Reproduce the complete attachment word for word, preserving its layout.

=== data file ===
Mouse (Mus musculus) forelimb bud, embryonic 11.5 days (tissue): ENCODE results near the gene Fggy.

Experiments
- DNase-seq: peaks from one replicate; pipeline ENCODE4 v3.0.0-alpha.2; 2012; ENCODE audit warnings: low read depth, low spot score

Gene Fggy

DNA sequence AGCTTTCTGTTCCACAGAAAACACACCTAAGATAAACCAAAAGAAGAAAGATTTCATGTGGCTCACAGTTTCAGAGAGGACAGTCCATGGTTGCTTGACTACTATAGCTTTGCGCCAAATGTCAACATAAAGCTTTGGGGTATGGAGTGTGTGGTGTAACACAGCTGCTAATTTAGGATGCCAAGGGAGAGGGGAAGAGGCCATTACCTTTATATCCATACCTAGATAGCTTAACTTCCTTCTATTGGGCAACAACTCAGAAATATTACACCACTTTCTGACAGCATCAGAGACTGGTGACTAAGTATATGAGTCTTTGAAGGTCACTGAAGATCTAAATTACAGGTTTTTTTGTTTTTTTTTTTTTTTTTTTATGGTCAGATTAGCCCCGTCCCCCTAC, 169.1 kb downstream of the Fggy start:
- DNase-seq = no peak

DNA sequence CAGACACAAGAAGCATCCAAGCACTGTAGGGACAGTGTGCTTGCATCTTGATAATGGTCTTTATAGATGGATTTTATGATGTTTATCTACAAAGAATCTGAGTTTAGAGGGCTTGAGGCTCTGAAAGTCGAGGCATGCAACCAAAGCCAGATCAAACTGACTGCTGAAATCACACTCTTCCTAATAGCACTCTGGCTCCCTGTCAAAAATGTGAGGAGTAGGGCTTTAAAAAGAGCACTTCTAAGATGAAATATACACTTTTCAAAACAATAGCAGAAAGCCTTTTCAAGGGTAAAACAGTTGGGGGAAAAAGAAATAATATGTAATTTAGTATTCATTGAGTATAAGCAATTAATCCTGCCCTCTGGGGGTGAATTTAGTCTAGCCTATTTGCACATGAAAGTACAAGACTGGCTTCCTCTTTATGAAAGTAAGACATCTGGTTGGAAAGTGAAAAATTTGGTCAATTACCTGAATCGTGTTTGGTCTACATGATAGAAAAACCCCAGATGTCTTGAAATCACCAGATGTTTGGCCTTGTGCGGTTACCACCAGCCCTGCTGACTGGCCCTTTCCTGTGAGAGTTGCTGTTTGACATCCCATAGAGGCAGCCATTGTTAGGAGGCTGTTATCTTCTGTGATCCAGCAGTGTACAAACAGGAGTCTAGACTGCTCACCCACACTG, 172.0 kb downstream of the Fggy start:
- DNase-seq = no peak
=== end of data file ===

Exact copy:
Mouse (Mus musculus) forelimb bud, embryonic 11.5 days (tissue): ENCODE results near the gene Fggy.

Experiments
- DNase-seq: peaks from one replicate; pipeline ENCODE4 v3.0.0-alpha.2; 2012; ENCODE audit warnings: low read depth, low spot score

Gene Fggy

DNA sequence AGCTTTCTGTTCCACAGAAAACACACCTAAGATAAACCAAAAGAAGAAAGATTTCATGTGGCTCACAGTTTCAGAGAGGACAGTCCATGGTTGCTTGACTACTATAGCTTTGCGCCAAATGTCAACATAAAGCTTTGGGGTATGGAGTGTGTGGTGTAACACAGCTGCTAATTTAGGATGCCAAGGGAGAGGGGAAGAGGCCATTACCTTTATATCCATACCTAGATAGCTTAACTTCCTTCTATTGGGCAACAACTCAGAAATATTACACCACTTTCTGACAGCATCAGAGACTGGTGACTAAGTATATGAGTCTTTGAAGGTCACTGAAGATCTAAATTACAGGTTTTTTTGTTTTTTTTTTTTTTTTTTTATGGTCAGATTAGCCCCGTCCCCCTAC, 169.1 kb downstream of the Fggy start:
- DNase-seq = no peak

DNA sequence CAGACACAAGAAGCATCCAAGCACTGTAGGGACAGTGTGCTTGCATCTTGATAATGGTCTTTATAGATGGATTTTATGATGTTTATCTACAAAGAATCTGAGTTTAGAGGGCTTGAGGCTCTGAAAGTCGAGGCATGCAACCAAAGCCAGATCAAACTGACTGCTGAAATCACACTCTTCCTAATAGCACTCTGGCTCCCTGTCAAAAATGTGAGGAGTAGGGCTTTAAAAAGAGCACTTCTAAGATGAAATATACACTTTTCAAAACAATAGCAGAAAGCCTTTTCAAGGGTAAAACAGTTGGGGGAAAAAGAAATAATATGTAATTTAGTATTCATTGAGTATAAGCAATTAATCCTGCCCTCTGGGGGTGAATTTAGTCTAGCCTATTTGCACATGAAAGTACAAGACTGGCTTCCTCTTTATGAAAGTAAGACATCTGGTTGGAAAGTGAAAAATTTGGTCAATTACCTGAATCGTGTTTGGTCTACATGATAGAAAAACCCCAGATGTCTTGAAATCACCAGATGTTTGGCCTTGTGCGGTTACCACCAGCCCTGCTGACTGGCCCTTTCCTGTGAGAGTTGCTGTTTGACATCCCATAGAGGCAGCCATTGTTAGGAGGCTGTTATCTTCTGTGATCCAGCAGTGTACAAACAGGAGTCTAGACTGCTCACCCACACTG, 172.0 kb downstream of the Fggy start:
- DNase-seq = no peak